Right at the outset of his article Dr. De Young makes bold to state that the only valid interpretation of the resurrection is the inspired interpretation as we find it presented to us in the New Testament itself. He devotes twenty-five pages to an exposition of the proofs of the bodily resurrection according to the Sovereignty of God, thus not losing himself in only expounding the unscriptural views.

Characteristic of liberal scholarship has been a devaluation of the reality of the historical event. Volumes and volumes have been written to try to remove the stumbling block of the resurrection for modern man, to make it “reasonable.” Thereupon was built an “acceptable interpretation” (with disregard of the biblical testimony). The attempt was to win the non-Christian by watering down the Gospel, which was therefore no more a power unto salvation. At the most it became a reasonable alternative to some other religion. Dr. De Young takes his starting point at Reimarus shortly after Reformation times and from there works his way through all the schools right lip to Pannenberg and Moltmann. On page after page one recognizes how our churches come dangerously close to being overtaken by one or the other philosophy.

Inspiration and Trustworthiness of Scripture by Dr. M. J. Arntzen, Minister in the Gereformeerde Kerken of The Netherlands.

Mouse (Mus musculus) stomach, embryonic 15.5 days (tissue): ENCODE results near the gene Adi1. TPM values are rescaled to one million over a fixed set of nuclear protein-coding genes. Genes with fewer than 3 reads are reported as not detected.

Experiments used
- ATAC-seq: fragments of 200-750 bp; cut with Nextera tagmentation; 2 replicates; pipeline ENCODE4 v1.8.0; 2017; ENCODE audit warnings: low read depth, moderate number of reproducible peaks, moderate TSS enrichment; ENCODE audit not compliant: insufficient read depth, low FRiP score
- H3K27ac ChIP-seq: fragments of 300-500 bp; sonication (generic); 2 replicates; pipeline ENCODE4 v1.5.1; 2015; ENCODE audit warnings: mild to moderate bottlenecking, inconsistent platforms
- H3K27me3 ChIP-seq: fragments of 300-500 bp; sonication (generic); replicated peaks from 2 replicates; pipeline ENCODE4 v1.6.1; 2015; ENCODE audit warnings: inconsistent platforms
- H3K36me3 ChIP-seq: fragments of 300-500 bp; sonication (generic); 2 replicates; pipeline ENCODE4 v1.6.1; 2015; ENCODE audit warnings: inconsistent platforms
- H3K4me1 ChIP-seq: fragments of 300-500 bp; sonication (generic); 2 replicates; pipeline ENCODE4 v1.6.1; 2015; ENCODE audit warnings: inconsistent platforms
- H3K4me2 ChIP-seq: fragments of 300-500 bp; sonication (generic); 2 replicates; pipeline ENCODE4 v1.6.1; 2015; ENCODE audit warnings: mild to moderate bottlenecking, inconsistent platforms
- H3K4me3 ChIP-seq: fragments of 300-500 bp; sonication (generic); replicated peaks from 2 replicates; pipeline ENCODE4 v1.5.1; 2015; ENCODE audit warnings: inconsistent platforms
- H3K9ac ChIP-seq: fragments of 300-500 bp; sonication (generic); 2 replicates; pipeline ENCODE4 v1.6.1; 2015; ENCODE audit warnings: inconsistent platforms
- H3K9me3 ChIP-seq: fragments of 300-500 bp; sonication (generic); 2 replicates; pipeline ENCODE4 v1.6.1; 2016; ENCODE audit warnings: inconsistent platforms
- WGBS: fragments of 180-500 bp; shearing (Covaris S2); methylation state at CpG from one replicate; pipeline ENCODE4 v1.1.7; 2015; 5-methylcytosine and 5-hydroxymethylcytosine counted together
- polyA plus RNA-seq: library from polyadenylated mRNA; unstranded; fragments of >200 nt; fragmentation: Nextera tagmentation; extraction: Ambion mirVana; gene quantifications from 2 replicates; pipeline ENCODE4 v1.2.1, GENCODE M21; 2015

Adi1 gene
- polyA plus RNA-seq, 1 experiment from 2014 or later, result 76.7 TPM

When reading this masterful paper I came under the impression of how close this doctor of theology is to the grassroots of the church and also of how he obediently bows to scriptural revelation. Dr. Arntzen’s recent tom of the United States and Canada proved to be a strengthening of the faith of many.

However, it is also shocking to read how much is being doubted these days in the Gereformeerde Kerken. Kuitert not only “reformulates” the fall into sin; he also wants a review of the idea of the Trinity, angels, heaven and hell. Says he: “Heaven is for too many Christians like building castles in the air. We should find it on this side of the grave.” Reformulating sin would be: death is not a cause of sin, hilt a natural thing. Adam and Eve would have died, even if they had not sinned, because our new understanding of biological laws forbids us to view this otherwise. We cannot take such an uncomplicated view as the apostle Paul had in Romans 5.